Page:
#Afghanistan

Kate Brannen: The Knives Are Out for Lt. Gen. H.R. McMaster – Just Security

Inside the White House, opponents of Lt. Gen. H.R. McMaster, President Donald Trump’s second national security adviser, want him out. This week, they’ve made their campaign against him public, leaking to reporters details about the rocky relationship he has with

Posted in Neo-Imperialism, Noted & Quoted, Operation American Greatness Tagged with: , , ,

The Brilliant Failure of the Afghan Surge (So Far)

So, yes, a larger number of people died, and many more were injured, and a lot of time and money was wasted protecting a fighting retreat, because the political-military risks of an attempted immediate retreat – both within Afghanistan and far beyond, and for many years – were unacceptable, just as the decision for it, given the real existing correlation of political interests and forces in 2009, was actually impossible. Instead, the Afghan Surge worked – politically. Politically, it was a tremendous success. Militarily, it never had very good prospects, but its narrowly military-political failure – its inability to transform Afghanistan into Japan at bargain prices – has the further benefit of removing further illusions about what is and isn’t possible even for the best data-driven school-building expeditionary killing machine the world has ever seen.

Posted in War Tagged with: , ,

Hearts and Minds 2010

I happened to catch HBO’s The Battle for Marjah last night.  Here’s the trailer, but be warned that it’s misleading. What’s misleading is that there’s not a lot of “action” in this documentary at all.  That very lack of action,

Posted in Movies, TV Tagged with:

Conservative Winter Soldiers and the Last Man

Unable to figure out why the President “is” sending troops to Afghanistan, Charles Krauthammer concludes a column about his quandary by reaching across the aisle… for a melodramatic cheap shot: Sen. Kerry, now chairman of the Foreign Relations Committee, asked

Posted in Miscellany Tagged with: , , , ,

Americans planning… II – just a little crazy and dangerous

William Jacobson asks (at home blog here): Am I crazy and dangerous for pointing out [Frank] Rich’s intellectual laziness and predictability? Well, since you ask:  Probably just a little, maybe not as dangerous as you’d like to be.  Otherwise, you’re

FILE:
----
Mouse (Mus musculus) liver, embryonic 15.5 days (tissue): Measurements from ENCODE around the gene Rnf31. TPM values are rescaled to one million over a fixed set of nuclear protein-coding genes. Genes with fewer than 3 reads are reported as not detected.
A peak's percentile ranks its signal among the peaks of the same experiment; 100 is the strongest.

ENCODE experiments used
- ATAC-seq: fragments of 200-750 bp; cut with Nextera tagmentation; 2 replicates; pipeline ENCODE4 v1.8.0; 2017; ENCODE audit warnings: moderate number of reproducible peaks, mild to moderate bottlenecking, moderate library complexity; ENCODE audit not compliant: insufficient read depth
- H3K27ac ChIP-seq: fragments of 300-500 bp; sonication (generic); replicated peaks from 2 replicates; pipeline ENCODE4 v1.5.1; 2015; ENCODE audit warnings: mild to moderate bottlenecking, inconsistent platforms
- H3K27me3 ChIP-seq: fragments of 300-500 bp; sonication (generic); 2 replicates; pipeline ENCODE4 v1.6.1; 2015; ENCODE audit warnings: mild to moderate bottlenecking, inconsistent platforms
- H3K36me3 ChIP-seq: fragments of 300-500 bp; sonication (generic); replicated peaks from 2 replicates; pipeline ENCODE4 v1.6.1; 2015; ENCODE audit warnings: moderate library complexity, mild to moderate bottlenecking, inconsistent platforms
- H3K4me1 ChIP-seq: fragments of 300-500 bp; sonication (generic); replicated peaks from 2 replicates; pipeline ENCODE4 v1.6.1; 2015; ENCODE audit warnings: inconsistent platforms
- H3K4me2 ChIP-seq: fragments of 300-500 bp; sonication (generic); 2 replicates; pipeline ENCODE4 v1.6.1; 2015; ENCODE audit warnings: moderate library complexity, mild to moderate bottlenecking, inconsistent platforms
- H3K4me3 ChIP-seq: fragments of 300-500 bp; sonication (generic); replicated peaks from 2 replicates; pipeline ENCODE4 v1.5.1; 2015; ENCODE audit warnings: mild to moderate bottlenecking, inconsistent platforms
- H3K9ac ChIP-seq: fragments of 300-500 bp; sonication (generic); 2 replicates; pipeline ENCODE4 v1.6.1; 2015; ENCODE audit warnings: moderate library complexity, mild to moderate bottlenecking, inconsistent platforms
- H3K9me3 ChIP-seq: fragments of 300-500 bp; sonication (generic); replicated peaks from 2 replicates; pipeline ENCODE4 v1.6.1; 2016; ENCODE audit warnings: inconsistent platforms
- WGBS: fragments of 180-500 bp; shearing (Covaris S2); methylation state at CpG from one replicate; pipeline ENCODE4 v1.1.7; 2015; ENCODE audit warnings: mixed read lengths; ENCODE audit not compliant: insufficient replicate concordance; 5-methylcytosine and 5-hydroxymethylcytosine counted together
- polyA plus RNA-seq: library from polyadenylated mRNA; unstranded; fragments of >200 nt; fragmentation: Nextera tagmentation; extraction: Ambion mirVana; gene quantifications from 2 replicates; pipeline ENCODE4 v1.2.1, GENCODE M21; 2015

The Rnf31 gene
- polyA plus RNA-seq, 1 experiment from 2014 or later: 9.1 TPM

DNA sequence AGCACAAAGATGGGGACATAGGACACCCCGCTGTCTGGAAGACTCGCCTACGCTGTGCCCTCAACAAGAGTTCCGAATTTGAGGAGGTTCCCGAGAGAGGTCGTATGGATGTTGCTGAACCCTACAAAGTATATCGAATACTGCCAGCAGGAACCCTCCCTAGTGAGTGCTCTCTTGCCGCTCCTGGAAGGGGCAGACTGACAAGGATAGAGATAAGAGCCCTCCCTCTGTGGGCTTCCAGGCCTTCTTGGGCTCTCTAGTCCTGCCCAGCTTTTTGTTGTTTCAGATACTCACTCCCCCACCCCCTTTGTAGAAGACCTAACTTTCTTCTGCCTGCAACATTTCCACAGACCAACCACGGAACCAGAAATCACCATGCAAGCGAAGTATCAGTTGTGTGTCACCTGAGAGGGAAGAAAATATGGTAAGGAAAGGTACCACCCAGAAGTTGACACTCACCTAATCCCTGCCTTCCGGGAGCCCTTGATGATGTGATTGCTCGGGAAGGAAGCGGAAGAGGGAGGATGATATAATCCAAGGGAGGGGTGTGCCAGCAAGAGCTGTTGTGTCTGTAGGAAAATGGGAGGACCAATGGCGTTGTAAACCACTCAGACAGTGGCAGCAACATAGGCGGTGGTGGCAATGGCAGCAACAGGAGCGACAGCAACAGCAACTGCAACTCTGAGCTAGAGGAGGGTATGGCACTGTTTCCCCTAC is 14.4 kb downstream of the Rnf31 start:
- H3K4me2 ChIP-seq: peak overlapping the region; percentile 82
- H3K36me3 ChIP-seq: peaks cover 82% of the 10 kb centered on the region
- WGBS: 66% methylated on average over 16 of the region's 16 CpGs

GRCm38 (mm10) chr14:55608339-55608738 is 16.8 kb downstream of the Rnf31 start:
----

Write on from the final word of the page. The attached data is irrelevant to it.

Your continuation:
Posted in International Relations, Religion Tagged with: , , , , ,

Flamesem & Japesem (All-Contentions Edition)

[T]he leaking of this memo and the notion that it represents the opinions of many in the Pentagon ought to scare Israelis and leave them less willing than ever to make the sorts of concessions Washington believes can strengthen the

Posted in Miscellany Tagged with: , , , , ,

CONTENTION OF THE DAY – since we’re stuck with Obama, it’d be better for McChrystal to go

Who has the sense that President Obama is politically and morally invested in the surge being ramped up in Kandahar? When does he speak of it in public? When does he lend the weight of statesmanlike rhetoric to the military

Posted in Miscellany Tagged with: , ,

First they’d need something to say…

“These two should talk,” sez Rex in re:  Tony Blankley and Jennifer Rubin. Why?  Each one could probably have written the other’s work, and neither is saying anything that we all haven’t heard (and that many of us have said)

Posted in Miscellany Tagged with: , , ,

It wasn’t a very good year: 1938 – Hitler’s Gamble by Giles Macdonogh

[amazon-product]0465009549[/amazon-product] Considering the centrality of “Munich” to American thinking on foreign policy – and the centrality of the war that followed to what America has become – there’s an argument for considering 1938 to be as important to our understanding

Posted in Books, History, International Relations Tagged with: , , , , , , , , , , , ,

On the Surge to the Exits (To the President's Right on Afghanistan #5)

Anyone who’s been interested in American military adventures and misadventures over the last couple of decades has probably seen Anthony Cordesman on TV at some point offering his highly professional, well-researched, crisply presented, carefully hedged, and almost invariably pessimistic assessments